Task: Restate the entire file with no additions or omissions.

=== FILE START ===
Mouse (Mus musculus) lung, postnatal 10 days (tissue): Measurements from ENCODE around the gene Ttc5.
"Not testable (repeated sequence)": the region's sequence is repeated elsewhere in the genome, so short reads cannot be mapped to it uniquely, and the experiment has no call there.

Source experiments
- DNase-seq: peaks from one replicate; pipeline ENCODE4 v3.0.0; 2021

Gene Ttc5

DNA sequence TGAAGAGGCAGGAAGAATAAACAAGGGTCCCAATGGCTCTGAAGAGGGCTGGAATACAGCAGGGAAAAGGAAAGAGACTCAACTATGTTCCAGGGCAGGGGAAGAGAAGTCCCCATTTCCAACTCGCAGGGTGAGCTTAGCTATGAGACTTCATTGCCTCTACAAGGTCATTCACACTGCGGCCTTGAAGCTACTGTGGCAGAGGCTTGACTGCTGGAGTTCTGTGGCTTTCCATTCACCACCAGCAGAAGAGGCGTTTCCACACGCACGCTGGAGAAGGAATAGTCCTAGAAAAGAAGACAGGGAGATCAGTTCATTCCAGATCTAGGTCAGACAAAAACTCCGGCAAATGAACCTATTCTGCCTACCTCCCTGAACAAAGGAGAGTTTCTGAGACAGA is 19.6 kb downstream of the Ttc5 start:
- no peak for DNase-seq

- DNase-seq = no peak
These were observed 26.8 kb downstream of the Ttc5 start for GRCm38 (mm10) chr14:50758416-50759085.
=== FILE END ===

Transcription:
Mouse (Mus musculus) lung, postnatal 10 days (tissue): Measurements from ENCODE around the gene Ttc5.
"Not testable (repeated sequence)": the region's sequence is repeated elsewhere in the genome, so short reads cannot be mapped to it uniquely, and the experiment has no call there.

Source experiments
- DNase-seq: peaks from one replicate; pipeline ENCODE4 v3.0.0; 2021

Gene Ttc5

DNA sequence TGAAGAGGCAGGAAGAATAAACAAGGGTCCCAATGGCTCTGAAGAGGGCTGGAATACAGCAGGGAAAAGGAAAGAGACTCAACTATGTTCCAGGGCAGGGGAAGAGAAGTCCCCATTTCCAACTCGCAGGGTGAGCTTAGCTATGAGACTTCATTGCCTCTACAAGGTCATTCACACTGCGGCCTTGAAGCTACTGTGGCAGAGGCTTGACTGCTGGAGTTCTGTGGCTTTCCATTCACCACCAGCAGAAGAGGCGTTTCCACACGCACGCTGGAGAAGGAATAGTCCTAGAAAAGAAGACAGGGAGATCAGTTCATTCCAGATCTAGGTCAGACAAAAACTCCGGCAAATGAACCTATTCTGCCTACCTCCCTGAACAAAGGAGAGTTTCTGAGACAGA is 19.6 kb downstream of the Ttc5 start:
- no peak for DNase-seq

- DNase-seq = no peak
These were observed 26.8 kb downstream of the Ttc5 start for GRCm38 (mm10) chr14:50758416-50759085.